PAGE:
Huygens legacy conference to celebrate the fifth anniversary of landing on Titan
Barcelona, 13-15 January 2010
On 14 January 2005 the European Space Agency’s Huygens probe separated from its NASA Cassini mother spacecraft and landed on Saturn’s moon Titan. The touchdown on the surface of Titan marked the first, and so far only, landing of a man-made probe in the outer Solar System, at 10 AU. To mark the fifth anniversary of this remarkable event, scientists gathered from 13-15 January at the CosmoCaixa science museum in Barcelona, Spain, and reviewed the key scientific and engineering achievements of Huygens, evaluated the current understanding of Titan, and discussed future Titan exploration mission and instrumentation concepts.
CosmoCaixa, Barcelona 2010
- the meeting's web site:
- the ESA Conference Press Release
- Press Release (in french):
The meeting was filmed by Lightcurvefilms (M. Roos) and will be produced in the
form of a CDROM (to be ready in March 2010). The presentations are assembled by
J.-P. Lebreton and will soon be made available.
The history behind Huygens, by Daniel Gautier
History of the Huygens mission
Glint of Sunlight Confirms Liquid in Northern Lake District of Titan
Full resolution file (1.7MB): http://photojournal.jpl.nasa.gov/tiff/PIA12481.tif
This image shows the first flash of sunlight reflected off a lake on Saturn’s moon Titan. The glint off a mirror-like surface is known as a specular reflection. This kind of glint was detected by the visual and infrared mapping spectrometer (VIMS) on NASA’s Cassini spacecraft on July 8, 2009. It confirmed the presence of liquid in the moon’s northern hemisphere, where lakes are more numerous and larger than those in the southern hemisphere. Scientists using VIMS had confirmed the presence of liquid in Ontario Lacus, the largest lake in the southern hemisphere, in 2008.
The northern hemisphere was shrouded in darkness for nearly 15 years, but the sun began to illuminate the area again as it approached its spring equinox in August 2009. VIMS was able to detect the glint as the viewing geometry changed. Titan’s hazy atmosphere also scatters and absorbs many wavelengths of light, including most of the visible light spectrum. But the VIMS instrument enabled scientists to look for the glint in infrared wavelengths that were able to penetrate through the moon’s atmosphere. This image was created using wavelengths of light in the 5 micron range.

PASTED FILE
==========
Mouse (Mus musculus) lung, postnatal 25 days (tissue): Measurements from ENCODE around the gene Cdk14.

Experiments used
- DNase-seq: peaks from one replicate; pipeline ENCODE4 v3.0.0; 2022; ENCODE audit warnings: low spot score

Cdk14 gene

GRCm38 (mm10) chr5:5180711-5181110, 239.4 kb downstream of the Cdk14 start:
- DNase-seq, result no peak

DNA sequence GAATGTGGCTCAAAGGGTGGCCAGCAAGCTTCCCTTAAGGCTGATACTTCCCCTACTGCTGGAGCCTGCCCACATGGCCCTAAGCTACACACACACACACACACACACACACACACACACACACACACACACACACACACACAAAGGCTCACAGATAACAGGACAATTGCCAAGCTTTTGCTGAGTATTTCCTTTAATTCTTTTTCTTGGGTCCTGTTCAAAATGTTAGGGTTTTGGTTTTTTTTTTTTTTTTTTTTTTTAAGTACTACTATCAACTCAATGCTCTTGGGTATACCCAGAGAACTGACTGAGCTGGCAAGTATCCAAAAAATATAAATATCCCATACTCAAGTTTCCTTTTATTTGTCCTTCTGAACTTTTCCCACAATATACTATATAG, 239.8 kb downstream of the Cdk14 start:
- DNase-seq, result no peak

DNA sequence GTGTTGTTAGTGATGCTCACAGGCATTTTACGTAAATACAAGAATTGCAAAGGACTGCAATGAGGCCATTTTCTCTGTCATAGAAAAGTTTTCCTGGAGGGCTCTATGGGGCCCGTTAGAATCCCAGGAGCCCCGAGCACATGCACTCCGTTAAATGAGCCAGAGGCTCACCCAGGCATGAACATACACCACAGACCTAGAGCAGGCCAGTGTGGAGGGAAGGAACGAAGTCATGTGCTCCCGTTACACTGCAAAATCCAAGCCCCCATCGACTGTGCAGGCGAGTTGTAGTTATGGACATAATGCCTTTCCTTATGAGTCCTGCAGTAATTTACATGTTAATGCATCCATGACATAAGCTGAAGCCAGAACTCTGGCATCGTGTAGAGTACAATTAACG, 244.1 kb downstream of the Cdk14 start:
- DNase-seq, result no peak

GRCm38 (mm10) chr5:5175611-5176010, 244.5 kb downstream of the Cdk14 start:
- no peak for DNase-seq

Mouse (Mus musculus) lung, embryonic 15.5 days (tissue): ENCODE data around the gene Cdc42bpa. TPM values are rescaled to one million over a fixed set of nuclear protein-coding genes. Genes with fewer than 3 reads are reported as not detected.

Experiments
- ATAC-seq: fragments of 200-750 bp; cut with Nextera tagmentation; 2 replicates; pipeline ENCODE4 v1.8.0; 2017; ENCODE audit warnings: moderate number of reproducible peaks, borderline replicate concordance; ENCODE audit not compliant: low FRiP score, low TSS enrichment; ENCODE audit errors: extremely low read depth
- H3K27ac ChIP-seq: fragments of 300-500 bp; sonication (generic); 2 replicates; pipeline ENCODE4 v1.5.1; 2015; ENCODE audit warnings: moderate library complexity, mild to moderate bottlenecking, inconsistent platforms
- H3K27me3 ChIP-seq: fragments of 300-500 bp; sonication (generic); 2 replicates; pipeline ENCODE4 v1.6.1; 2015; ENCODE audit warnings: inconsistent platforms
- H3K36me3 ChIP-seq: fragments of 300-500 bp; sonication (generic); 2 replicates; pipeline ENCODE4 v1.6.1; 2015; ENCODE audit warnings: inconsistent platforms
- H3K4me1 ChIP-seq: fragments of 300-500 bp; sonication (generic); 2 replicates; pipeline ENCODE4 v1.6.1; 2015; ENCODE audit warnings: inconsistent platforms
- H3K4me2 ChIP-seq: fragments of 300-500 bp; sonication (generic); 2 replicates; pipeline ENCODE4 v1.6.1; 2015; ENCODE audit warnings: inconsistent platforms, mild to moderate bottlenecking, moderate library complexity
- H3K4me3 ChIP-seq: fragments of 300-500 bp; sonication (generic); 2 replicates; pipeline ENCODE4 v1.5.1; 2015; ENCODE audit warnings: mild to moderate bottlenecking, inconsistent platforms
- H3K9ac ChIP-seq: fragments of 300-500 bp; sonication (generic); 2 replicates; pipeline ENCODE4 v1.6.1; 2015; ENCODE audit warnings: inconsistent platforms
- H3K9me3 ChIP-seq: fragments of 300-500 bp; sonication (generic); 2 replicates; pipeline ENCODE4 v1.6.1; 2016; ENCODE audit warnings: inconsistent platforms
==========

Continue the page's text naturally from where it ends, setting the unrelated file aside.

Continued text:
By comparing the new image to radar and near-infrared light images acquired from 2006 to 2008, Cassini scientists were able to correlate the reflection to the southern shoreline of a Titan lake called Kraken Mare. The sprawling Kraken Mare covers about 400,000 square kilometers (150,000 square miles). The reflection appeared to come from a part of the lake around 71 degrees north latitude and 337 degrees west latitude.
It was taken on Cassini’s 59th flyby of Titan on July 8, 2009, at a distance of about 200,000 kilometers (120,000 miles). The image resolution was about 100 kilometers (60 miles) per pixel. Image processing was done at the German Aerospace Center in Berlin and the University of Arizona in Tucson.
The Cassini-Huygens mission is a cooperative project of NASA, the European Space Agency and the Italian Space Agency. The Jet Propulsion Laboratory, a division of the California Institute of Technology in Pasadena, manages the mission for NASA’s Science Mission Directorate, Washington, D.C. The Cassini orbiter was designed, developed and assembled at JPL. The visual and infrared mapping spectrometer team is based at the University of Arizona, Tucson.
For more information about the Cassini-Huygens mission visit http://saturn.jpl.nasa.gov/home/index.cfm. The visual and infrared mapping spectrometer team homepage is at http://wwwvims.lpl.arizona.edu.
NASA/JPL/University of Arizona/DLR
Image Addition Date: